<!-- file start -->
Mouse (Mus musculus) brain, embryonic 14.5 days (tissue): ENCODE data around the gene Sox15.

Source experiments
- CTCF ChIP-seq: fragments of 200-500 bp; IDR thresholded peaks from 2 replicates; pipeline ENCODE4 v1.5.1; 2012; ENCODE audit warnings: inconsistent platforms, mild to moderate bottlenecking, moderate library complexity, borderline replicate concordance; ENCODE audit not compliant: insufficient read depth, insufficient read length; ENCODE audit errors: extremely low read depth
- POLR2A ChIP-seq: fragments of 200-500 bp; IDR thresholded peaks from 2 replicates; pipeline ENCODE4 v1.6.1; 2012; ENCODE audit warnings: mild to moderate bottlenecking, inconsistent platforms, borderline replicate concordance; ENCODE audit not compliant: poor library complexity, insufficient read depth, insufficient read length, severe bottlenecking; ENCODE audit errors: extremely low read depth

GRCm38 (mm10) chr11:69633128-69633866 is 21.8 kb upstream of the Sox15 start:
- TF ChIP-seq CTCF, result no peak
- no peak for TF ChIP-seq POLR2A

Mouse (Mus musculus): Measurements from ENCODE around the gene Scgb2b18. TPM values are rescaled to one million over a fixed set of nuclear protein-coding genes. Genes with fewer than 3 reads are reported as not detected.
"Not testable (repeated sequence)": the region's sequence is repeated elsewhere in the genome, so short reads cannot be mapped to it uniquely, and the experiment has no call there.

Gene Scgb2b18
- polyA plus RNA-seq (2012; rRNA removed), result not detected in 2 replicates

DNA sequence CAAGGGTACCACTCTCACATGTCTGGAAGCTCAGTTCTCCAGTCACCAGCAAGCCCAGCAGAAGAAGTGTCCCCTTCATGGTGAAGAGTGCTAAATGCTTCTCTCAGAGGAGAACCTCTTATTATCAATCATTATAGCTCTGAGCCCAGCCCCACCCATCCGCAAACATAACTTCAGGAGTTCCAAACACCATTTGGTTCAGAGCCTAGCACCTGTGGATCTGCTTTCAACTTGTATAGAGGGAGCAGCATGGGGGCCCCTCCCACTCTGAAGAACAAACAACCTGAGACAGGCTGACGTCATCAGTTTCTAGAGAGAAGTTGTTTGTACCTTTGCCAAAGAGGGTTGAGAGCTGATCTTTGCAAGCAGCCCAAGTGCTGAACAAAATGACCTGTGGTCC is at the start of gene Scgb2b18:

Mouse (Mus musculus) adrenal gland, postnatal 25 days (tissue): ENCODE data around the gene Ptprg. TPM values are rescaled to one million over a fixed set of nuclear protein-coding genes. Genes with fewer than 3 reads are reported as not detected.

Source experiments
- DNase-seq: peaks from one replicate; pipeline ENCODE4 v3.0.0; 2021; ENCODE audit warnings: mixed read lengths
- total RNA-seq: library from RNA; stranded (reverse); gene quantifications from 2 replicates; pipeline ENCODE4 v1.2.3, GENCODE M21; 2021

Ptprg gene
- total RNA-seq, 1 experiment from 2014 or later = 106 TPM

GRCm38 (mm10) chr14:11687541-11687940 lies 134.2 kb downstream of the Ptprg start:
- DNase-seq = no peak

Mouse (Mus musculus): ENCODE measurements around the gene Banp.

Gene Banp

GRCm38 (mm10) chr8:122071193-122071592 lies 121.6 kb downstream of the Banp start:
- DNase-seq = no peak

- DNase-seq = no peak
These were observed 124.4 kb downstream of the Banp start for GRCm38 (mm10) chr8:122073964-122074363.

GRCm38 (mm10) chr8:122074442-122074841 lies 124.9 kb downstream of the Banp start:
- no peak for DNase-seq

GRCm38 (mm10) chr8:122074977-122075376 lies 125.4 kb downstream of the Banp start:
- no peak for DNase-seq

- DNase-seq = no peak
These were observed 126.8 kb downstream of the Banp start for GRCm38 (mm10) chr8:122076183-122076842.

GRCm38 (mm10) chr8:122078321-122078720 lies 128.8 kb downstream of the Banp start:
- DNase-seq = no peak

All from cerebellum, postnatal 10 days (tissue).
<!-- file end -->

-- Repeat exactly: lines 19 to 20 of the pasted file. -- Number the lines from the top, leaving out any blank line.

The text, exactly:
GRCm38 (mm10) chr14:11687541-11687940 lies 134.2 kb downstream of the Ptprg start:
- DNase-seq = no peak